Yes, I think so too, and the ancestors idea was a good one, I put more info in the question. But how do I actually reference the one I want? –  Michael Sofaer Jul 16 '09 at 1:14
up vote 3 down vote accepted

This was a simple class redefinition bug. Ruby lets you redefine a top-level constant, but it doesn't destroy the original constant when you do it. Objects that still hold references to that constant can still use it, so it could still be used to generate exceptions, like in the issue I was having.

Since my redefinition was happening in dependencies, I solved this by searching for the original class in the Object space, and hanging on to a reference to it to use when catching exceptions. I added this line to my controller:

ObjectSpace.each_object(Class){|k| @@mysql_error = k if k.name == 'MysqlError'}

That gets a reference to the original version of MysqlError. Then I was able to do this:

  rescue @@mysql_error => e
    render :xml => e.message, :status => :unprocessable_entity and return

This happens because the mysql gem is getting loaded after MysqlError has already been defined. Here is some test console joy:

Loading test environment (Rails 2.3.2)
>> MysqlError.object_id
=> 58446850
>> require 'mysql'
C:/Ruby/lib/ruby/gems/1.8/gems/mysql-2.7.3-x86-mswin32/ext/mysql.so: warning: already initialized constant MysqlError
=> true
>> MysqlError.object_id
=> 58886080
>> ObjectSpace._id2ref(MysqlError.object_id)
=> Mysql::Error

You can do this in IRB without a require pretty easily; here's a trick that works because irb doesn't look up Hash by name every time you declare a Hash literal:

irb(main):001:0> Hash = Class.new
(irb):1: warning: already initialized constant Hash
=> Hash
irb(main):002:0> hash = {:test => true}
=> {:test=>true}
irb(main):003:0> hash.class
=> Hash
irb(main):004:0> hash.is_a? Hash
=> false

I can see why you might want to do this, it could be used like alias_method_chain for the global namespace. You could add a mutex to a class that isn't threadsafe, for example, and not need to change old code to reference your threadsafe version. But I do wish RSpec hadn't silenced that warning.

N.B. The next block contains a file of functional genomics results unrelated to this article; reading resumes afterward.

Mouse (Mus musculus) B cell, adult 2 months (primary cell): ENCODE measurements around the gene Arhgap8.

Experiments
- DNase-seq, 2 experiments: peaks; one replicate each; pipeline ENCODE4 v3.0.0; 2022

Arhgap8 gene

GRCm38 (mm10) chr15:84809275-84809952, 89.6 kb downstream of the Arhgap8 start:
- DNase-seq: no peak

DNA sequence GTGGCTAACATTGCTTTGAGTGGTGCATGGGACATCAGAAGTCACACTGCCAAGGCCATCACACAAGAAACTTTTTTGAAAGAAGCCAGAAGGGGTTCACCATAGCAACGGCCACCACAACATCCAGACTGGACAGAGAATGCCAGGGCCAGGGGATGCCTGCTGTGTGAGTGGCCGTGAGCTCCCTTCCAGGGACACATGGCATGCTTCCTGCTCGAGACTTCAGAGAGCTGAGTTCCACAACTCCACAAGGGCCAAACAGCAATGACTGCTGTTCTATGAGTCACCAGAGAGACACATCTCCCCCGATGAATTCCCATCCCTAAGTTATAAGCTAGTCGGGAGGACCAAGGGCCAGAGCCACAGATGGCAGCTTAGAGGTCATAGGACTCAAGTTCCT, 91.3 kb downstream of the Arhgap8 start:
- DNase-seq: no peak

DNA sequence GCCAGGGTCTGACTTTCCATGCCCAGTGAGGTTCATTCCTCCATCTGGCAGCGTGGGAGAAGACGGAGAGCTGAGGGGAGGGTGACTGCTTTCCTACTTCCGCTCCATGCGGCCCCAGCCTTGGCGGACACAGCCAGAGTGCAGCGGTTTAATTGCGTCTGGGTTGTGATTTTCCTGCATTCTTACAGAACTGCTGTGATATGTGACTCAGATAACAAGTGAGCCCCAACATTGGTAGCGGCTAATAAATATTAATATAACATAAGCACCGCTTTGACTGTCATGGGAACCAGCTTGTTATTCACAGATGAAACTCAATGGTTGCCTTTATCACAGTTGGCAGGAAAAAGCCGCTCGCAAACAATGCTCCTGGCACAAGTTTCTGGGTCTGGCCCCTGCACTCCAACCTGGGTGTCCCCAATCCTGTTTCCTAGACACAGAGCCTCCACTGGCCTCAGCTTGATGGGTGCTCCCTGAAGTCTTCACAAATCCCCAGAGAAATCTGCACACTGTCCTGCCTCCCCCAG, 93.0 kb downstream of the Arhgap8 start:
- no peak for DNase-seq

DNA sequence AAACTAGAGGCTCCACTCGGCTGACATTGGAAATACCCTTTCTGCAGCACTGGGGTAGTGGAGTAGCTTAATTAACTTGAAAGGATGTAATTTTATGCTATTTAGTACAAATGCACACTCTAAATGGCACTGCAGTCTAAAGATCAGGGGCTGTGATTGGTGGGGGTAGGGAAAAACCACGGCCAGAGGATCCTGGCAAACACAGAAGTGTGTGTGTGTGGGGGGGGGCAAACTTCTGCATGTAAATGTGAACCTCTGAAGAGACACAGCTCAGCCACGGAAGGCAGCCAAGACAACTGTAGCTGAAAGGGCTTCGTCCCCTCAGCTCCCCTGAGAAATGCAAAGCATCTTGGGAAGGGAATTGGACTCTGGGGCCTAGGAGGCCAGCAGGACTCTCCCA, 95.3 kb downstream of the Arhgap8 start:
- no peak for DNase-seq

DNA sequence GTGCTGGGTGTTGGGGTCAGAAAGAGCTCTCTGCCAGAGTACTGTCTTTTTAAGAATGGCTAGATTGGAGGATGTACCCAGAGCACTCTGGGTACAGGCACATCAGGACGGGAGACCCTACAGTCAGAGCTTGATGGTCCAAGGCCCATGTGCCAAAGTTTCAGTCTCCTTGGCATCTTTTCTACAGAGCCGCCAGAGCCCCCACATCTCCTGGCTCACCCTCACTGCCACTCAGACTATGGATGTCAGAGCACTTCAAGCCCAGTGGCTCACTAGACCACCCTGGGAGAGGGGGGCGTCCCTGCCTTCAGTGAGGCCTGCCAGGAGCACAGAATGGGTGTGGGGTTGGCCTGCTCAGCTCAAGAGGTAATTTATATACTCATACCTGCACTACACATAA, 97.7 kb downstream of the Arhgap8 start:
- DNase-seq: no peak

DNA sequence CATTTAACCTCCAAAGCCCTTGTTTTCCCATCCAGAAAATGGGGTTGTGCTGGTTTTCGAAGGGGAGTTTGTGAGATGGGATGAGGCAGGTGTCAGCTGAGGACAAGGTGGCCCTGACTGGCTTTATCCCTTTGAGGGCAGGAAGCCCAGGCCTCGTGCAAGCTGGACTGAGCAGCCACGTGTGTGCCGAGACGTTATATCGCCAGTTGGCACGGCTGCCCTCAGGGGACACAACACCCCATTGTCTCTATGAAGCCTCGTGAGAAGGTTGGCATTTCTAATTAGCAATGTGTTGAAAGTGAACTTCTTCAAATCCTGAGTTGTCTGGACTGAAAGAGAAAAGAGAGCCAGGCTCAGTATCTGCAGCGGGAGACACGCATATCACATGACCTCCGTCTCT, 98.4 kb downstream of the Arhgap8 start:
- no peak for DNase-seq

share|improve this answer
Wow, that's nasty. Great spot. –  tomafro Jul 16 '09 at 9:27
+1 Fascinating stuff. I don't think you can replicate this in Ruby. I was just trying to define the class Blah in irb, and, strangely, even if you EXIT AND ENTER irb the object_id for a newly defined Blah class stays the same... However if you define Blah differently at the get-go (e.g., you add a method, but on the first definition) then the object_id changes. I have no idea what this means, but I think it might help...? –  Yar Jul 16 '09 at 9:48
Is MysqlError being monkey-patched before the gem is loaded? –  Scott Jul 16 '09 at 14:45
@Scott, monkey patching doesn't change the object_id. Try it in irb. When the class is first defined, it gets an object_id (which is somehow related to the contents of the class, including its name) and that sticks... except in the situation Michael describes. –  Yar Jul 16 '09 at 14:53
Whoa, that is quite evil. Great job on tracking it down. –  Jason Watkins Jul 24 '09 at 22:48

Your Answer


By posting your answer, you agree to the privacy policy and terms of service.

Not the answer you're looking for? Browse other questions tagged or ask your own question.